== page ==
Thank you so much to these two enthusiastic and dedicated Austen and Shakespeare scholars for sharing their work with us.
Dr. Barchas, you are a real star in the world of Austen academia and we all appreciate your talents.
Thank you JustJane for your comments about the exhibit! Are you going to write about it on your blog?? (hope that you do!) A nice perk to see the S&S in rehearsal. Will you be at the AGM in October?
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Thank you, Deb. I do plan to post my visit to the exhibit on Just Jane 1813, but unfortunately, I can’t attend AGM in October. I hope you enjoy AGM, as I bet you’re attending. If you do attend, I highly recommend seeing “Sense and Sensibility!” I hope you have a wonderful time!
Thank you for this exhibit – hope that I can attend!
A very good interview, Deb.I wonder what these impusles to fandom across the centuries are caused by? Are they healthy? I suppose as long as they lead to a close engagement with Austens novels and Shakespeares plays they are good.I wonder of it is really possible to compare two different writers and say they are equal in any sort of meaningful way though.
Ms. Barchas “wetted” our appetite to see this exhibit when she spoke to the Louisville JASNA group and brought wonderful slides as well. Looking forward to seeing it in October!
I don’t think Jane Austen can be equal to Shakespeare. Shakespeare touches the human condition across cultures from poor to rich and from powerless to powerful. He touches the human experience at a deep level. Austen’s characters are middle class or upper class. They live in a world created , financed and run on slavery. There are no black people who are Jane Austen fans are there? There are no black people in JASNA are there? She does not translate to other cultures easily.
You are wrong there Tony – there are black people in JASNA – so best to check your facts on this (are you on one of your bash-JASNA-binges today Tony??), black scholars as well, Joyce Kerr Tarpley (wrote a book on ethics in MP) for one, Cornell West (Professor of philosophy at Princeton) another fine example – there are more.
You are also wrong that all of Austen’s characters “live in a world created , financed and run on slavery” – we can look at Mansfield Park in such a light, absolutely, but are you saying that all of England’s middle and upper classes are completely the result of a slave economy and that is what Austen was writing about?? You have a skewed view of the world – shall I go on about Empire and colonialism, etc?? – all laid at Britain’s feet? As for Austen, she does have a black character in Sanditon. And I disagree that she doesn’t translate to other cultures – are you not aware that there are various Jane Austen groups in South America, in Russia, Japan, and more? that she has been translated into over 45 languages? I think we can assume she is relating to all those people…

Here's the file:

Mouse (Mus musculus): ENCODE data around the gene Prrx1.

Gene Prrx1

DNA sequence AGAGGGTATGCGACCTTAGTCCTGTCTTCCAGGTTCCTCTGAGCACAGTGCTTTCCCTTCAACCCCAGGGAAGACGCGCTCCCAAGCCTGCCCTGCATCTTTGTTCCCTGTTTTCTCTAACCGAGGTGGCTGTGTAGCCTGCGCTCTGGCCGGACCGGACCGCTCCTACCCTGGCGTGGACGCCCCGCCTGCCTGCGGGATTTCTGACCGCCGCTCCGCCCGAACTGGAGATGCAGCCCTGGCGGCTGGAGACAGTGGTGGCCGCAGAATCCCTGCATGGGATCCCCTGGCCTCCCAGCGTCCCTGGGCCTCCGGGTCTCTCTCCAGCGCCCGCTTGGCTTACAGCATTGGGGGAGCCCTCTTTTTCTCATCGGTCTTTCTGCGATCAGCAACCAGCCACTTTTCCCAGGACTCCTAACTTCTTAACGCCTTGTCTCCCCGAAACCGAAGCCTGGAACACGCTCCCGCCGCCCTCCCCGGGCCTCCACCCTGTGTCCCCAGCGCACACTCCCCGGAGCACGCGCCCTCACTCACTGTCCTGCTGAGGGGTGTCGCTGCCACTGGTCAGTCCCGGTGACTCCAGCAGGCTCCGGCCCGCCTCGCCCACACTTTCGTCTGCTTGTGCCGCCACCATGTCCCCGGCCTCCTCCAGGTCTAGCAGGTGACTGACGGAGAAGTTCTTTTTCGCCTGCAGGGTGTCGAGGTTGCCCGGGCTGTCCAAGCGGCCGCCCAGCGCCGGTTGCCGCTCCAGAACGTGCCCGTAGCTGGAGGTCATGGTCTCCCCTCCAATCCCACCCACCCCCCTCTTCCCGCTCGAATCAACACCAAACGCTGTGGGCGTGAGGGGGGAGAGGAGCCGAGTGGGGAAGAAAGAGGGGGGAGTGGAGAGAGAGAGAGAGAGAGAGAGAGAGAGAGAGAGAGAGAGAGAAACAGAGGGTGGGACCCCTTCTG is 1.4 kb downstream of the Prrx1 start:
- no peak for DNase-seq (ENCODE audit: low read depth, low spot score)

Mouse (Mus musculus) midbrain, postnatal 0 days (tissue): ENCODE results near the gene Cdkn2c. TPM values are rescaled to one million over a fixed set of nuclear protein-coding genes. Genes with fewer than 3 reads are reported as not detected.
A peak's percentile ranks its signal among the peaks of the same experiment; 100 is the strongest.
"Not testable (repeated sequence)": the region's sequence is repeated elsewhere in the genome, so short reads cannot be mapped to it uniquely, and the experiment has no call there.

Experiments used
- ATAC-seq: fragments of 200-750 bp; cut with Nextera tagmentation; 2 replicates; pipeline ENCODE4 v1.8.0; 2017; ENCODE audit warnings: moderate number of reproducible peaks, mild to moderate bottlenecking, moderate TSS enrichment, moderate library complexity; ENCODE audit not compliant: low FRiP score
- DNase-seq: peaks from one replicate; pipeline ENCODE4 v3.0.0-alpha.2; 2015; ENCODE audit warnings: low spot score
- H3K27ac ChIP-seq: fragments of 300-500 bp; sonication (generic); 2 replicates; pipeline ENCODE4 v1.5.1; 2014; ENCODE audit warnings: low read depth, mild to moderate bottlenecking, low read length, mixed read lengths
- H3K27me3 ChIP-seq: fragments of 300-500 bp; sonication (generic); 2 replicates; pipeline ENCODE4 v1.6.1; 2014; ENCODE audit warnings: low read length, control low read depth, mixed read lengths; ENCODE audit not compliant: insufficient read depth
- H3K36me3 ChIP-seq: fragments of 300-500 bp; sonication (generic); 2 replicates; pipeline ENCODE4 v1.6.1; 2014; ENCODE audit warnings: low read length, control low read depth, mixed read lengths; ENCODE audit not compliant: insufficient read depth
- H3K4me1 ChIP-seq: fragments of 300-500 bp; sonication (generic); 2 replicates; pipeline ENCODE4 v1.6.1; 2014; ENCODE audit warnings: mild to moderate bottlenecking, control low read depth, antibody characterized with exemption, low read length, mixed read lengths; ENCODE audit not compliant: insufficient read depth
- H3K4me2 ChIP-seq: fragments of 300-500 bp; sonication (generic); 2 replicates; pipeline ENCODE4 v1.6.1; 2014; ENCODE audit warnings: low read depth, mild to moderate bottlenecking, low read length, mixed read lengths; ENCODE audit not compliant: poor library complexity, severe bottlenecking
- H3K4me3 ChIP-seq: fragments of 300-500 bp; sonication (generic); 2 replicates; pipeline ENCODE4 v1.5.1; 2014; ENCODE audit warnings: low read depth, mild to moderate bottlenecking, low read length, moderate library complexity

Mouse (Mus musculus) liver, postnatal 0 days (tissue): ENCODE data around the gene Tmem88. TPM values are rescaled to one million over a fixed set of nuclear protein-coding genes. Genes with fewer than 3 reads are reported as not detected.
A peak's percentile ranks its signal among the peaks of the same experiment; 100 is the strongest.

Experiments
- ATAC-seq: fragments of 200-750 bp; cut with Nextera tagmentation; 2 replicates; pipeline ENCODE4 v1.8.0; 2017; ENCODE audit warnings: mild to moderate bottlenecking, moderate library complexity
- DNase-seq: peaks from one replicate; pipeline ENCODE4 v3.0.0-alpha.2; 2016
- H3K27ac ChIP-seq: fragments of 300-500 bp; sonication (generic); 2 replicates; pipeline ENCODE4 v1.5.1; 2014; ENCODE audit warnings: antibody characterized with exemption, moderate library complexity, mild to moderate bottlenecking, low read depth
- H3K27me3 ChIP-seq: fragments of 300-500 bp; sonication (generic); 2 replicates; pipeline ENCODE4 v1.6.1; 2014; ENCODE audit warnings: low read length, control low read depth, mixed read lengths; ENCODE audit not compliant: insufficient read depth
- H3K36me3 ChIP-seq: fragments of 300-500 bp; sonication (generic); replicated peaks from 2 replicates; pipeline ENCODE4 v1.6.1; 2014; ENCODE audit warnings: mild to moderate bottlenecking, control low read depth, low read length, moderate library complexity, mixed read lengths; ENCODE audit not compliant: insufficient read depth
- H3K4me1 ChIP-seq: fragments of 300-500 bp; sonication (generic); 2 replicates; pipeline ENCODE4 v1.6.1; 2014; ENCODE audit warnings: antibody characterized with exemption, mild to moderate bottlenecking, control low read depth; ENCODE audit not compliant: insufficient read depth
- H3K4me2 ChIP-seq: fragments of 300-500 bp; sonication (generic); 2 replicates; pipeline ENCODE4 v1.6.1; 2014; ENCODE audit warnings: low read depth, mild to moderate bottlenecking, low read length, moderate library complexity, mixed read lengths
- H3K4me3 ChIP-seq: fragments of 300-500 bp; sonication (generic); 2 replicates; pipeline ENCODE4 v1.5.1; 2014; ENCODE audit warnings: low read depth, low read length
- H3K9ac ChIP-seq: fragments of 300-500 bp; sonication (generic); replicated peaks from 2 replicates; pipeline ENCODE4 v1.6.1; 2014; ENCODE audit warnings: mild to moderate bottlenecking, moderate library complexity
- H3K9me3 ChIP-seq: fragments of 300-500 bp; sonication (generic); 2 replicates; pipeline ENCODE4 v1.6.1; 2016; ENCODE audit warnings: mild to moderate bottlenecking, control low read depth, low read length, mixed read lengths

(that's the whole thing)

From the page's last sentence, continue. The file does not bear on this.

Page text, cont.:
I could go on Tony – you are just wrong on all counts here!
Britain was run on slavery during her lifetime so the world she wrote about was the result of the proceeds of slavery. I really don’t think Austen does fit all cultures. The Japanese are just aping 18th century culture because they find it desirable.Anyway, South American countries have a large middle class that derives historically from Europe so that example doesn’t count. It makes them feel sophisticated in some way.Austen is not connecting with them at a deep level. How could 18th century British upper class culture really connect with them. No I am not bashing Jane Austen Societies I am pointing out that she is not comparable to Shakespeare. I do not think Jane Austen societies appeal to Afro Americans/ Carribean etc, even if there are few exceptions. I wonder what those Afro American members get from Austen anyway. I do not think I am that wrong, Deb.